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NIH Gives Millions to Texas Center for AIDS Research

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The National Institute of Health is providing $5 million in funding for HIV research at the Texas Development Center for AIDS Research, the center announced recently.

The center is a collaboration of the University of Texas Health Science Center at Houston, Baylor College of Medicine, and the Texas Biomedical Research Institute in San Antonio.

“If you look at HIV in the U.S., it has shifted over the decades from the Northeast and West Coast to the South and Southeast, and Texas is responsible for a large portion of the HIV epidemic,” Dr. Thomas Giordano, director of the new center and professor at Baylor, said in a press release. “A number of places have made strides in their responses to the HIV epidemic, and there are fewer people becoming newly infected by it in many places in the U.S., but the decline in Texas has been slower. We are fortunate to get this grant to try to accelerate the efforts in Texas.”

The grant will fund a variety of initiatives from the center over five years, including basic science research, translational research, clinical trials, and health services research. The center will work with research experts, community partners, and public health authorities in Texas and across the U.S.

The three focus points for the Texas Development Center for AIDS Research include: Supporting programs that strengthen Texas’ HIV research environment; supporting interdisciplinary pilot research projects, while working with new research projects on ending HIV and helping improve the health of those with HIV; and providing expertise on HIV-related research.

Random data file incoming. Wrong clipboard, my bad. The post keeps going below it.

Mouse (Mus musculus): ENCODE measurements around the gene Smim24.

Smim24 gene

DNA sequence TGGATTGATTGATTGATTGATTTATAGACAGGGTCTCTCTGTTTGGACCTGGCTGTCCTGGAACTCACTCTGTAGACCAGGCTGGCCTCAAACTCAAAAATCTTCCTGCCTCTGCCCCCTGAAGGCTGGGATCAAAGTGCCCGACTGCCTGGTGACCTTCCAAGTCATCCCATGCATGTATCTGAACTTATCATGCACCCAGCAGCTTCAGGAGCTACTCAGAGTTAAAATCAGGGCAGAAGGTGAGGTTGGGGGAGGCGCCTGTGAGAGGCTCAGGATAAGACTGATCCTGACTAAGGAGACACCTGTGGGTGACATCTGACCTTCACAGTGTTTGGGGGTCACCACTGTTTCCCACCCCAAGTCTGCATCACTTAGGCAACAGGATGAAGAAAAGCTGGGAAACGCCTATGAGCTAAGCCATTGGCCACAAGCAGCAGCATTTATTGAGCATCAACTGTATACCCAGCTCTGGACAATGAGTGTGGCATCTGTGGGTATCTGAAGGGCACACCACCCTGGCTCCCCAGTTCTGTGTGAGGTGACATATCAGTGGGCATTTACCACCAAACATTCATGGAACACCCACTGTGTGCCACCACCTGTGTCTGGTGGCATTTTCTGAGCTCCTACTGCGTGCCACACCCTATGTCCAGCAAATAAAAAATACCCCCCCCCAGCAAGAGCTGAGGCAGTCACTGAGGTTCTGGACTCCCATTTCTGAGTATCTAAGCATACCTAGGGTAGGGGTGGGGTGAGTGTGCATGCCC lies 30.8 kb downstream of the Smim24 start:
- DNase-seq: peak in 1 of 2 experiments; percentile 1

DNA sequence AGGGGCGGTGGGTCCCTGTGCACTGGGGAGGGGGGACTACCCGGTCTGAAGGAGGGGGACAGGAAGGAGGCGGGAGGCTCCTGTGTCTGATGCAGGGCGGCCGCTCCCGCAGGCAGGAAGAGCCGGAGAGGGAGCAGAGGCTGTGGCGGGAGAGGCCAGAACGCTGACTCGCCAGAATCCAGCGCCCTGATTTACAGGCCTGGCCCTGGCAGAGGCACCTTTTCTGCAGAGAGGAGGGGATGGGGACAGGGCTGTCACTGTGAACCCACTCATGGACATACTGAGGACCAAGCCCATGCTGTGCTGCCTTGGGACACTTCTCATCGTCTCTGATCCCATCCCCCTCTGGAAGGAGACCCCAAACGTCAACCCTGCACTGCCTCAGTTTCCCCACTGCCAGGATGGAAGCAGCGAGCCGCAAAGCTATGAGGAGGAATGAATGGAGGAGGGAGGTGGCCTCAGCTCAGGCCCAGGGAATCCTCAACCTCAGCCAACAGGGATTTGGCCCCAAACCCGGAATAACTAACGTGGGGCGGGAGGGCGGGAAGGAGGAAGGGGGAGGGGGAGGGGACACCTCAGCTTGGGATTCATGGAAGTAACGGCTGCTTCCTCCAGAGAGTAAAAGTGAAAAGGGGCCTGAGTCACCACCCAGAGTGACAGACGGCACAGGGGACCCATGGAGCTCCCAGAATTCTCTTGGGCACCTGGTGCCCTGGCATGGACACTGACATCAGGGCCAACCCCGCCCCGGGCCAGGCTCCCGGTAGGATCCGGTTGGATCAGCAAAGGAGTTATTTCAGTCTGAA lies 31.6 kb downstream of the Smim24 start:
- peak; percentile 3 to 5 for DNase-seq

“As new antiretroviral drugs became available, the life expectancy of people with HIV bumped up to that of the general population. However, our current research should address the emergence of comorbidities such as cardiovascular, liver, kidney and bone diseases and cancer, among others, observed in the aging population with HIV,” said Dr. Robert Ardulno of the University of Texas and the center.

Giodano said it’ll take a whole team to make any impact on the HIV epidemic in the state and in the world.

“This will be the groundwork to develop new research and to develop new investigators doing HIV research, and to increase the partnerships across the academic research institutions, the public health entities, and the community,” Giordano said. 

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